The University of Birmingham is set to invest £6 million in a new Institute of Gravitational Wave Astronomy – the first of its kind in the UK.
The announcement comes one year after the first detection of Gravitational Waves, confirming a fundamental prediction of Albert Einstein’s 1915 general theory of relativity. Scientists in Birmingham, as part of the Laser Interferometer Gravitational-wave Observatory (LIGO) Scientific Collaboration and Virgo Collaboration, observed ripples in the fabric of space-time called gravitational waves. The discovery has opened an unprecedented new window for understanding the Universe.
The Vice-Chancellor of the University of Birmingham, Professor Sir David Eastwood, said: “Our investment in the UK’s first Institute dedicated to gravitational wave astronomy is in recognition of the significance of the detection and will lead the way in exploiting the tremendous scientific opportunities that have now opened up.
“The Institute of Gravitational Wave Astronomy will provide a world-leading focal point for global talent to unlock some of the most well-kept and fascinating mysteries of the Universe.”
The University of Birmingham’s Gravitational Wave Group was involved in the Advanced LIGO project since its inception. Its scientists developed and built hardware for its advanced instruments and contributed significantly to the analysis of the instrument’s data, providing new insights into the astrophysics of black holes, and performing novel tests of Einstein's theory.
The Institute will pioneer new ideas in precision measurement at the quantum level, and engage with industries and companies to develop partnerships and transfer technology. In addition, the training of students and young researchers will be at the core of the Institute’s mission to educate new generations in STEM subjects through participation in cutting-edge research.
Professor Andy Schofield, Pro-Vice-Chancellor for the College of Engineering and Physical Sciences, said: “The University of Birmingham has a team of scientists with an exceptional breadth of expertise covering the full interdisciplinary range in the emerging field of gravitational-wave science. The Group has a wide-ranging involvement in major gravitational-wave projects in addition to LIGO, including Einstein Telescope, the space-based missions LISA-Pathfinder and eLISA, and Pulsar Timing Arrays.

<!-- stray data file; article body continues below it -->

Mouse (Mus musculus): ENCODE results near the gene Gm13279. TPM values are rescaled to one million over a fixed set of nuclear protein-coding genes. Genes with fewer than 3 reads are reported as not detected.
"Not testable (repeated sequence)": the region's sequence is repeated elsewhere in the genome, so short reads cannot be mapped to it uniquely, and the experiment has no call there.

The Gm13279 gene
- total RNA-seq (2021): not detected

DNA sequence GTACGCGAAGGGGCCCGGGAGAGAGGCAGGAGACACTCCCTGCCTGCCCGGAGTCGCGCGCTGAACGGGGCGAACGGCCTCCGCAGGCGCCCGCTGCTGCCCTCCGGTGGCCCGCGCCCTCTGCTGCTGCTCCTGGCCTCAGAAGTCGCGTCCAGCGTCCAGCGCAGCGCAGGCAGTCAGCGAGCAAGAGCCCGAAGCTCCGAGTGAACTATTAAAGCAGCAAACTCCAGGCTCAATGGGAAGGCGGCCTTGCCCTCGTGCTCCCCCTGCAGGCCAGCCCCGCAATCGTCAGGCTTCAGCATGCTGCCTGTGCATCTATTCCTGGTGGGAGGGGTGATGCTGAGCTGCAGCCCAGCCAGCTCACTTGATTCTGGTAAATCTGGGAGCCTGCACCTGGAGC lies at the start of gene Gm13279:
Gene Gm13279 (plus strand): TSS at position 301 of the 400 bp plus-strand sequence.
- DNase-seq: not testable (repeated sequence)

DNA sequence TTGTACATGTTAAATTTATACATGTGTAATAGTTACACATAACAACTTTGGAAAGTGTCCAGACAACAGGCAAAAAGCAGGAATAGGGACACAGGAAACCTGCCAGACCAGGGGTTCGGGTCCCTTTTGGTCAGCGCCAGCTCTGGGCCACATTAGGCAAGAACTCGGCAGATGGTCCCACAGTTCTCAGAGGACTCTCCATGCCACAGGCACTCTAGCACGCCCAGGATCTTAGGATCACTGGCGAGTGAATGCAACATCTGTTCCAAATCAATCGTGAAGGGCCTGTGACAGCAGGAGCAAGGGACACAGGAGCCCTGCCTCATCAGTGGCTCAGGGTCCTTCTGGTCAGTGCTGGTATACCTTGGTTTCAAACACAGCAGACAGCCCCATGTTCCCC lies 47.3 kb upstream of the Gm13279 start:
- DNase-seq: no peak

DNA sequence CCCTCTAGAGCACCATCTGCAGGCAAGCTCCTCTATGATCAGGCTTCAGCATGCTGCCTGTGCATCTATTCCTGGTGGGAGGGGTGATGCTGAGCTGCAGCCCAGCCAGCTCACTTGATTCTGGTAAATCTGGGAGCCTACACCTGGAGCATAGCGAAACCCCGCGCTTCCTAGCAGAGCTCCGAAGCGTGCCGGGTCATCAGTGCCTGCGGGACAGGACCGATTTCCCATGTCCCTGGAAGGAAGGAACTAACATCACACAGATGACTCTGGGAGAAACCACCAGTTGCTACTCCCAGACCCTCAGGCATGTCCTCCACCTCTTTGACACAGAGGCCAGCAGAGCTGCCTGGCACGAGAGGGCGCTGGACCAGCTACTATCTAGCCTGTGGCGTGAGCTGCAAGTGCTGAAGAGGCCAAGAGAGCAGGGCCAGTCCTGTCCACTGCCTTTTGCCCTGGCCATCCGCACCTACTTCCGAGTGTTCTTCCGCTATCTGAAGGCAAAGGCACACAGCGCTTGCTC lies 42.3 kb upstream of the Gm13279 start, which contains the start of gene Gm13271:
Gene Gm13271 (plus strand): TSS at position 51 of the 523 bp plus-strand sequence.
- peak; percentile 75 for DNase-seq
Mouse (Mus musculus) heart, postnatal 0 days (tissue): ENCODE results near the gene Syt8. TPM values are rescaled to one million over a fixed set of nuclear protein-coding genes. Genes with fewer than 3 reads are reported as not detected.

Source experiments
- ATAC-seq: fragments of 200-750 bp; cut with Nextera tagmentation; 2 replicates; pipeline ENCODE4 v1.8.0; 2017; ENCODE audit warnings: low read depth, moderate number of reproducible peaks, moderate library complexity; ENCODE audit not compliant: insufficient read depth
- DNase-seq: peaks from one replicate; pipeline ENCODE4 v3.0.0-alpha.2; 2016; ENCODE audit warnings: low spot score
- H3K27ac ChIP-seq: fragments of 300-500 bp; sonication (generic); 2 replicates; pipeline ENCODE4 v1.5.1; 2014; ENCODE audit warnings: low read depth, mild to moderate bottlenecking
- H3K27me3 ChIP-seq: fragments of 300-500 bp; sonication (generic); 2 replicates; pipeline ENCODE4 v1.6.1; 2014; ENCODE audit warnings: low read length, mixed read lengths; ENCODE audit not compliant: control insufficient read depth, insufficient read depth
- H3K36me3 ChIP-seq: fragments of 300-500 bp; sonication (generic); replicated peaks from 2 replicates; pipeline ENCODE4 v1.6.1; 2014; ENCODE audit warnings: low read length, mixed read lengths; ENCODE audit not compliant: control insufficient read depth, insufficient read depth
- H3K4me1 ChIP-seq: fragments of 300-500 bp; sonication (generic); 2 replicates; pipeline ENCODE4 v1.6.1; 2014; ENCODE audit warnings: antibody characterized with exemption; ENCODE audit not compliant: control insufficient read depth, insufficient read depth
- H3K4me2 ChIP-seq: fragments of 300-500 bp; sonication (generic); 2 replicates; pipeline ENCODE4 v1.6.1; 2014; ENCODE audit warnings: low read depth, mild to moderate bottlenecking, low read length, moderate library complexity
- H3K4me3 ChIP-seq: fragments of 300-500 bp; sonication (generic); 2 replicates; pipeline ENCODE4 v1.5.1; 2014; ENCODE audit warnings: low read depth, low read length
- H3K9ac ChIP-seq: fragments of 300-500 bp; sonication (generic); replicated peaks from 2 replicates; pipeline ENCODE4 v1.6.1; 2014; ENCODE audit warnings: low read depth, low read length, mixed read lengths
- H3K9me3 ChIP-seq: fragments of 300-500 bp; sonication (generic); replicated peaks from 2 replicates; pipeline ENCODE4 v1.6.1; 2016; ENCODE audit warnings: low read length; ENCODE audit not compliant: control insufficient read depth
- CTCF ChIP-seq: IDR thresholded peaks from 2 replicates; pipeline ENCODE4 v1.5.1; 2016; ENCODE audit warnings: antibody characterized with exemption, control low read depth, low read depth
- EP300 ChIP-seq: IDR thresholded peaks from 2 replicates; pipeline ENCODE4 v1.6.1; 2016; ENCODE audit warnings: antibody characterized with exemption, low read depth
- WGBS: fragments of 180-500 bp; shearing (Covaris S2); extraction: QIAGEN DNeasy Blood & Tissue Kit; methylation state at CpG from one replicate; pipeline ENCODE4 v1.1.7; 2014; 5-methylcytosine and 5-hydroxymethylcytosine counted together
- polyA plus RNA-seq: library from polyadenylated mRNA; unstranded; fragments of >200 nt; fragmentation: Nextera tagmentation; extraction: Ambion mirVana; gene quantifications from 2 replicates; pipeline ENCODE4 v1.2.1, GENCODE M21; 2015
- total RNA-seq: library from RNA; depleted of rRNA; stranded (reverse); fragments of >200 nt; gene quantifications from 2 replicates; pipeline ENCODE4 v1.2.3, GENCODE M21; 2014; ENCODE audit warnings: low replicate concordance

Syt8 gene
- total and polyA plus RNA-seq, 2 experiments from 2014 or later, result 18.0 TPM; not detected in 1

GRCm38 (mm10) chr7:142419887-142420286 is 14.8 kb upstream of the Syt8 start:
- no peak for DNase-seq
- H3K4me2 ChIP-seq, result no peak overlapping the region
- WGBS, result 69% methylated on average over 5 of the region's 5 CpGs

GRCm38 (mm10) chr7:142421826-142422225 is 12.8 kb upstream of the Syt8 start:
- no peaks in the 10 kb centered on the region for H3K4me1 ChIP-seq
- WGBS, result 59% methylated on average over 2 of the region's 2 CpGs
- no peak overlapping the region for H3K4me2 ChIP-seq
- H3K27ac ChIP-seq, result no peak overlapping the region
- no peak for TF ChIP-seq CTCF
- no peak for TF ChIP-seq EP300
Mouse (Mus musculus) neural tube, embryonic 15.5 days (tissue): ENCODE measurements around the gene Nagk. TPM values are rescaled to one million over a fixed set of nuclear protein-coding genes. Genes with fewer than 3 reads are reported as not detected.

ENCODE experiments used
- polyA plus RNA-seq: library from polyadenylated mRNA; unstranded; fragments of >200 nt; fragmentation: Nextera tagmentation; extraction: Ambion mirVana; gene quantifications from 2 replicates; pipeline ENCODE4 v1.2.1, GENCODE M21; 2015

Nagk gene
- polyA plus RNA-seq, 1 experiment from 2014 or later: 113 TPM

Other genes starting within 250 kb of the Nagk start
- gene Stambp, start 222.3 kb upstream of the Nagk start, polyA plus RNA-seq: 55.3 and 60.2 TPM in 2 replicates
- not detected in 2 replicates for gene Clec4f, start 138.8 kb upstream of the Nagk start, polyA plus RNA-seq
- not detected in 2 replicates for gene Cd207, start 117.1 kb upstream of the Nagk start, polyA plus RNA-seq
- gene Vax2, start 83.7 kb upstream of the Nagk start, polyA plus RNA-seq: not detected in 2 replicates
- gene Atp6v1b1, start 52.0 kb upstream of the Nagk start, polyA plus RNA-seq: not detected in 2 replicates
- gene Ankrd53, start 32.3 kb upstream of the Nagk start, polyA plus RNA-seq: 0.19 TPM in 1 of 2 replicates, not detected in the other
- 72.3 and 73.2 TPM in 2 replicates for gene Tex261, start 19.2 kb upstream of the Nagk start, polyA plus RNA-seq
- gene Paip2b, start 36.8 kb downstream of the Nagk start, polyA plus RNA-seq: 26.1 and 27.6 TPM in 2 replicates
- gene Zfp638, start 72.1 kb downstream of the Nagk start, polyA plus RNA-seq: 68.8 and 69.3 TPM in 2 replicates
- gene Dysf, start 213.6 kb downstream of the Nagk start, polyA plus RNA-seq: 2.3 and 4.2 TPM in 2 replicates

“The routine observation of gravitational radiation will provide ground-breaking insights into black holes, neutron stars, the evolution of stars, supernovae, gamma-ray bursts, and in the long-term, the very first instants of the life of the Universe. This is a hugely exciting time to be at the University of Birmingham.”
Gravitational waves carry unique information about our Universe; the first detection revealed a population of heavy binary black holes, previously unknown. They interact very weakly with particles, however, and to detect them requires incredibly sensitive instruments.
The Institute will further build and exploit expertise in optics, metrology, interferometry, quantum macroscopic systems, big-data and theoretical physics to tackle challenges and push the boundaries of knowledge at the most fundamental level.
Professor Andreas Freise, Professor of Experimental Physics at the University of Birmingham, said: “The Institute will allow us to create the best environment for students and young researchers to play an active role in this exciting and diverse field of research, working with international leaders around the world. Together we will shape the emerging area of gravitational wave astronomy.”
Professor Alberto Vecchio, Professor of Astrophysics at the University of Birmingham, said: “I am delighted that after many years of work culminating in our contributions to the breakthrough detection of gravitational waves, the University's investment is providing Birmingham with a springboard to be at the forefront of gravitational-wave astronomy at a time in which the field is about to boom. I can't wait for the many exciting discoveries and surprises in the years to come.”
Over the next few years, the members of the Institute will continue the survey of the sky with Advanced LIGO, in the search for new cataclysmic cosmic events to map the populations of black holes and other exotic objects. New light will be shed on the underlying astrophysical processes and Einstein’s ideas will continue to be tested in new regimes. Birmingham’s scientists will continue to push the boundaries of technology for the development of the next generation gravitational-wave observatories and to broaden the spectrum of the observable gravitational-wave sky.